United States District Court, S.D. California
ORDER DENYING DEFENDANTS' MOTION TO DISMISS [DOC.
THOMAS J. WHELAN UNITED STATES DISTRICT JUDGE
before the Court is Defendants' motion to dismiss. [Doc.
19.] The Court decides the matter on the papers submitted and
without oral argument. See Civ. L.R. 7.1(d)(1). For
the reasons stated below, the Court DENIES
Scott Schutza alleges the following facts in the First
Amended Complaint (“FAC”). (FAC [Doc.
is a paraplegic who cannot walk and who uses a wheelchair for
mobility. (FAC [Doc. 11] ¶ 1.) In September
2018, Schutza visited Defendants' real property located
at or about 9643 Mission Gorge Rd., Santee,
California. (Id. [Doc. 11] ¶¶ 2-5.)
The property in question is a Vons grocery store, a place of
public accommodation. (See Id. [Doc. 11] ¶11.)
During Schutza's visit to Vons, he allegedly encountered
“parking stalls and access aisles marked and reserved
for persons with disabilities [that] were not level with each
other.” (Id. [Doc. 11] ¶ 13.) According
to the FAC, “[t]he parking stalls and access aisles had
cross slopes and running slopes greater than
2.1%.” (Id.) Due to these barriers,
Schutza was denied full and equal access to the facility.
(Id. [Doc. 11] ¶ 15.)
filed suit on September 21, 2018 alleging a single violation
of both the Americans with Disabilities Act
(“ADA”), 43 U.S.C. § 12101 et seq.,
and the Unruh Civil Rights Act, Cal. Civil Code §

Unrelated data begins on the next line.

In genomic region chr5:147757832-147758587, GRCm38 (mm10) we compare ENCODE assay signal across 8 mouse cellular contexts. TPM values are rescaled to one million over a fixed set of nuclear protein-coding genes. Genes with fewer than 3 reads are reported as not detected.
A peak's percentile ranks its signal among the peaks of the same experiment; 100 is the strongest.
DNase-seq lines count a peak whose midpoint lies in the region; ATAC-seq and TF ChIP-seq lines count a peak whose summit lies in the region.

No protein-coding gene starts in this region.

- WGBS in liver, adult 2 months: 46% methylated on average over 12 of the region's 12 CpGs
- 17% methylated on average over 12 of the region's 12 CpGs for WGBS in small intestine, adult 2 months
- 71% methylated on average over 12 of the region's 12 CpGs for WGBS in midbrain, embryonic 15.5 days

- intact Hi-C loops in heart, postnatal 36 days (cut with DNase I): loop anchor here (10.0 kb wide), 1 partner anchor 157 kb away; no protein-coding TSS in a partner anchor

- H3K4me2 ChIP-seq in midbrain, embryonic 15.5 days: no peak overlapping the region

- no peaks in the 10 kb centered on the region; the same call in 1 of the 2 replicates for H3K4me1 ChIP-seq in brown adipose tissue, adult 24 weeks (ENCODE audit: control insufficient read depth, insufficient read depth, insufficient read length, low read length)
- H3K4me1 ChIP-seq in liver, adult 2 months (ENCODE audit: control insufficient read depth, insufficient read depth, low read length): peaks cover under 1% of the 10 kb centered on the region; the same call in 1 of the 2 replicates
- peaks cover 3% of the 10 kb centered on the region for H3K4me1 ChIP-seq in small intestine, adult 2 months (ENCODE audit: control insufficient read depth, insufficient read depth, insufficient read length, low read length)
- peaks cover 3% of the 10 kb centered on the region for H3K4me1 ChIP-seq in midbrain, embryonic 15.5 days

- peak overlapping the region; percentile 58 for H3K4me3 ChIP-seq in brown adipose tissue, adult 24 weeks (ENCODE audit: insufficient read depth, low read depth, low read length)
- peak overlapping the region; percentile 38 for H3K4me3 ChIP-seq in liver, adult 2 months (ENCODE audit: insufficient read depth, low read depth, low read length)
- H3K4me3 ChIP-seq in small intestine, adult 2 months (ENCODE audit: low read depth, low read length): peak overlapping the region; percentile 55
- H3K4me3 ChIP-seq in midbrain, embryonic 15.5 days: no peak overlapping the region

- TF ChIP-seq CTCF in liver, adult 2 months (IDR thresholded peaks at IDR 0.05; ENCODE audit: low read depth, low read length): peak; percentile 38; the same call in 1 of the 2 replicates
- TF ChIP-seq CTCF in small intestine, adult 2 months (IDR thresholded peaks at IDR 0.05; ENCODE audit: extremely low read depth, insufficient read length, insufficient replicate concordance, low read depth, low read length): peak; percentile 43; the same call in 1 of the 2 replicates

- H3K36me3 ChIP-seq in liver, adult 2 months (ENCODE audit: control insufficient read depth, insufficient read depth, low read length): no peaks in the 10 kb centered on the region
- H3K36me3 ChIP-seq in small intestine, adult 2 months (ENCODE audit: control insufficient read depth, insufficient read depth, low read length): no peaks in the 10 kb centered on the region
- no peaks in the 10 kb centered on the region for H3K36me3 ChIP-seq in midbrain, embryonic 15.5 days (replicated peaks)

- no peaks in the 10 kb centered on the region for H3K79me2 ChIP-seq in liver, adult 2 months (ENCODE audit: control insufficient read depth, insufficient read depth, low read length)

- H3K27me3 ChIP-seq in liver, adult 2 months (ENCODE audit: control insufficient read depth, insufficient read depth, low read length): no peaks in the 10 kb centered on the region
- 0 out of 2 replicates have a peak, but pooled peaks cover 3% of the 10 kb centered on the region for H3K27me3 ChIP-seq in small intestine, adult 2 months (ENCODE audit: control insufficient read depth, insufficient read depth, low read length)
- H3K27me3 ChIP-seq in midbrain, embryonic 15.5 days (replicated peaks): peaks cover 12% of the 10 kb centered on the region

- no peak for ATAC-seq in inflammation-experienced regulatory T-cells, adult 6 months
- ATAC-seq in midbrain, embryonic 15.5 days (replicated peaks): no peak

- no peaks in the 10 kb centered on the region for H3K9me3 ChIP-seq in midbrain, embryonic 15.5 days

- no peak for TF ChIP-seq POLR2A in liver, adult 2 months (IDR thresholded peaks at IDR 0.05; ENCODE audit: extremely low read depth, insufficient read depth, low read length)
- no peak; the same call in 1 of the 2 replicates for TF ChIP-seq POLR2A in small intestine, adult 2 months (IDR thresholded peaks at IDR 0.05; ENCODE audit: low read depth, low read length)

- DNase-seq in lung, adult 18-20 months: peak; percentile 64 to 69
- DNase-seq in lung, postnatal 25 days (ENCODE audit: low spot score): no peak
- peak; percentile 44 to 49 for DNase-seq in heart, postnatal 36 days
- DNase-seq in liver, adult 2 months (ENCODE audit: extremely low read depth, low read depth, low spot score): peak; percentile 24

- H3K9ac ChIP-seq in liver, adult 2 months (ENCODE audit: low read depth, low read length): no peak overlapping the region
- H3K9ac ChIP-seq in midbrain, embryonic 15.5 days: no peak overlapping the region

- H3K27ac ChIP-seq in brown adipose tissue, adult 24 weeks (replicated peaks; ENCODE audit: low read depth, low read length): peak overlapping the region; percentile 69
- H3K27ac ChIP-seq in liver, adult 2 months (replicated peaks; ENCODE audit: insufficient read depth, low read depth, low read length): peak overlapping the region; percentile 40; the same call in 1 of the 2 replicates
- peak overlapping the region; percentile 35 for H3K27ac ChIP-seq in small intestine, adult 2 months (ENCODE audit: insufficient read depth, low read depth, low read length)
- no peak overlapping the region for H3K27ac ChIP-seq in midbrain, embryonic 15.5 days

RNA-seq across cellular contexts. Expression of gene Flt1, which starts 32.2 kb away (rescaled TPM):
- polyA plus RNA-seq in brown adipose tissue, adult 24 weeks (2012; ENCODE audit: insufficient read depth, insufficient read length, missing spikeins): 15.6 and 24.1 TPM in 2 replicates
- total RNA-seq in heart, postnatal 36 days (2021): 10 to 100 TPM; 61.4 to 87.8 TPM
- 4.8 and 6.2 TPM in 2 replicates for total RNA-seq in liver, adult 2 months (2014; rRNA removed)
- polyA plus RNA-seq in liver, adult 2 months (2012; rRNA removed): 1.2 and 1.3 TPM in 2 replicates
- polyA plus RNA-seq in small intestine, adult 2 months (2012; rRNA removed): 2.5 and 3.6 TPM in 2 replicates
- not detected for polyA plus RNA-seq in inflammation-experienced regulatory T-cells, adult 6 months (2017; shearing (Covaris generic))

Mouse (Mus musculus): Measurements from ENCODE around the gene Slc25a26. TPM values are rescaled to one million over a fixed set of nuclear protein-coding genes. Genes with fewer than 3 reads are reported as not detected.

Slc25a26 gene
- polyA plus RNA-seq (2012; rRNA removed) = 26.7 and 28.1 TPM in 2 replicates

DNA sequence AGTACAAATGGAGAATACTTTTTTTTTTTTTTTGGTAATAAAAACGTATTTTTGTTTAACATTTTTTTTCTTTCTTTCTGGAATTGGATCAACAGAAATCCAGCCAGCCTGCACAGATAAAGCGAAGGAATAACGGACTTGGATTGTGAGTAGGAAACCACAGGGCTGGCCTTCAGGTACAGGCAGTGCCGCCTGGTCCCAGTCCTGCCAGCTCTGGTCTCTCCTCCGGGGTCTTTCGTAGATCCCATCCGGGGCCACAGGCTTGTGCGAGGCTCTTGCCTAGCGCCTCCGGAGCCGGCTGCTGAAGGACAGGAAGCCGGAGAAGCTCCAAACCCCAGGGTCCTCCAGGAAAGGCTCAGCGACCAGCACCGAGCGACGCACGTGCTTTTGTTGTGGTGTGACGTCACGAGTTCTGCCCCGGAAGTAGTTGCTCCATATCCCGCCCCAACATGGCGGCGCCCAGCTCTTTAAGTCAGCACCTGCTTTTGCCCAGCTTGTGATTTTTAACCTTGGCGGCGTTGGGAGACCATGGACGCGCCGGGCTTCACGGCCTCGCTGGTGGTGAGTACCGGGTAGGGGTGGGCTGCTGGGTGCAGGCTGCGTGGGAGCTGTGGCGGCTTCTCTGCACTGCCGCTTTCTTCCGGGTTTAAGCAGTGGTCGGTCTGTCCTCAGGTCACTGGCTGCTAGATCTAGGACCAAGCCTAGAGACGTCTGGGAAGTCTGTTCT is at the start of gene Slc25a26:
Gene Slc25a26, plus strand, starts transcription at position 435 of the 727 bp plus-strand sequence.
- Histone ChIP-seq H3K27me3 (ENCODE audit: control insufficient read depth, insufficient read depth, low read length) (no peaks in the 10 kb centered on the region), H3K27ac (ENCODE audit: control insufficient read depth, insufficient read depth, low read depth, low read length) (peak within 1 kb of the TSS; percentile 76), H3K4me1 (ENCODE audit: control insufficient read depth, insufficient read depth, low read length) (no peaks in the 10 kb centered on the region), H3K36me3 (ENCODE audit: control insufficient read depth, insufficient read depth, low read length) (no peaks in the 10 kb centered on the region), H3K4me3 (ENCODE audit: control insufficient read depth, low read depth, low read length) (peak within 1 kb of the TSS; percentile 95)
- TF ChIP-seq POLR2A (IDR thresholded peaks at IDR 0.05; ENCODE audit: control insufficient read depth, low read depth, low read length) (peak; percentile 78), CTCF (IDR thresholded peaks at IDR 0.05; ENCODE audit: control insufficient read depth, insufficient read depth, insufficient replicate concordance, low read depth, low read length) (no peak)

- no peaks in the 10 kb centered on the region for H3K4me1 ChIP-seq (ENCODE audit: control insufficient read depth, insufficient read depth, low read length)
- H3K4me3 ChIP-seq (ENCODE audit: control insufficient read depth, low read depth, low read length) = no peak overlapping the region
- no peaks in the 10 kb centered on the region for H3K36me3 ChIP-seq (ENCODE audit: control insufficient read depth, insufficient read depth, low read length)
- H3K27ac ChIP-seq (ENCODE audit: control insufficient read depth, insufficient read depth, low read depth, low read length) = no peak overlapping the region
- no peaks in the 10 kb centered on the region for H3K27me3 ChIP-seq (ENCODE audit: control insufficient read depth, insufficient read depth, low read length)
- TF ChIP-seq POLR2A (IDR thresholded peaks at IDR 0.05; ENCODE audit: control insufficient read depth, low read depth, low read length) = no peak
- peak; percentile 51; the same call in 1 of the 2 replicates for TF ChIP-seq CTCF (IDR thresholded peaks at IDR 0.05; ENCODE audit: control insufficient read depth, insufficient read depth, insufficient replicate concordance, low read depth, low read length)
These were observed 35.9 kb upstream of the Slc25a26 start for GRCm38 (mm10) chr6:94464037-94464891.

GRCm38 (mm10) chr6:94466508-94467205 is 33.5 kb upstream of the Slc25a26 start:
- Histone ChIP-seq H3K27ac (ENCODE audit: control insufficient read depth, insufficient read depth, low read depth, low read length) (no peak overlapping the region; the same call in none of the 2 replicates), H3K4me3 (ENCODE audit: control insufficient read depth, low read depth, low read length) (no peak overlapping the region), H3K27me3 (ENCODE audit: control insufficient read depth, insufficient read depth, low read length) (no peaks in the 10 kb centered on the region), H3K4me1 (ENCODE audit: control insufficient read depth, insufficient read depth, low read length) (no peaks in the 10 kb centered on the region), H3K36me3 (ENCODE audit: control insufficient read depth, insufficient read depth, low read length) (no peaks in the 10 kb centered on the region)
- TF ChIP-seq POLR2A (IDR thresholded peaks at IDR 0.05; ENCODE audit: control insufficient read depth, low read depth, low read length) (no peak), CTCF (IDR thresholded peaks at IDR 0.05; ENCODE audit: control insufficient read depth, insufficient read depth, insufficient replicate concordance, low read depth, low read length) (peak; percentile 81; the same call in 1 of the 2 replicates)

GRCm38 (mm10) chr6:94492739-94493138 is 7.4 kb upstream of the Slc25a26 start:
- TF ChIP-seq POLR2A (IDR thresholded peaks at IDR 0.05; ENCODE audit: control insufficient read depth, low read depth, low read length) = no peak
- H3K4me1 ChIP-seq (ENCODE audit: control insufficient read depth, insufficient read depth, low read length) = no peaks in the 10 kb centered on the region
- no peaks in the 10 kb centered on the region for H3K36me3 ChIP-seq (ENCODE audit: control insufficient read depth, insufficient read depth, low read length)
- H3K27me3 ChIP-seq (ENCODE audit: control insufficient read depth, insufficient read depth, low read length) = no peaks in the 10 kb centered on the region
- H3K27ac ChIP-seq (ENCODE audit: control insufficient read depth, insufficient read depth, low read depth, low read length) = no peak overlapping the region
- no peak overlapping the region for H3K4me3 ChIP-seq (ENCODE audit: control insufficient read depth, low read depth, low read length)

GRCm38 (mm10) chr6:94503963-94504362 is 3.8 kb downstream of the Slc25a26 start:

(Compl. [Doc 1].) Schutza seeks injunctive relief
for his ADA claim, actual and statutory damages for his Unruh
Act claim, and attorneys' fees and costs pursuant to 42
U.S.C. § 12205 and Cal. Civ. Code § 52.
(Id. [Doc. 11] 7-8.)
now move to dismiss. (Defs.' Mot. [Doc. 19].)
Plaintiff opposes. (Pl.'s Opp'n [Doc. 20].)
For the reasons that follow, the motion will be denied.
Court must dismiss a cause of action for failure to state a
claim upon which relief can be granted. Fed.R.Civ.P.
12(b)(6). A motion to dismiss under Rule 12(b)(6) tests the
legal sufficiency of the complaint. See Parks Sch. of
Bus., Inc. v. Symington, 51 F.3d 1480, 1484 (9th Cir.
1995). A complaint may be dismissed as a matter of law either
for lack of a cognizable legal theory or for insufficient
facts under a cognizable theory. Balisteri v. Pacifica
Police Dep't., 901 F.2d 696, 699 (9th Cir. 1990). In
ruling on the motion, a court must “accept all material
allegations of fact as true and construe the complaint in a
light most favorable to the non-moving party.”
Vasquez v. L.A. Cnty., 487 F.3d 1246, 1249 (9th Cir.
must contain “a short plain statement of the claim
showing that the pleader is entitled to relief.”
Fed.R.Civ.P. 8(a)(2). The Supreme Court has interpreted this
rule to mean that “[f]actual allegations must be enough
to rise above the speculative level.” Bell Atl.
Corp. v. Twombly, 550 U.S. 554, 555 (2007). The
allegations in the complaint must “contain sufficient
factual matter, accepted as true, to state a claim to relief
that is plausible on its face.” Ashcroft v.
Iqbal, 556 U.S. 662, 678 (2009) (citing
Twombly, 550 U.S. at 570).
allegations in the complaint are assumed true, but a court is
not required to accept legal conclusions couched as facts,
unwarranted deductions, or unreasonable inferences.
Papasan v. Allain, 478 U.S. 265, 286 (1986);
Sprewell v. Golden State Warriors, 266 F.3d 979, 988
(9th Cir. 2001).
Motion to Dismiss Plaintiff's ADA Cause of
III of the ADA prohibits discrimination against persons with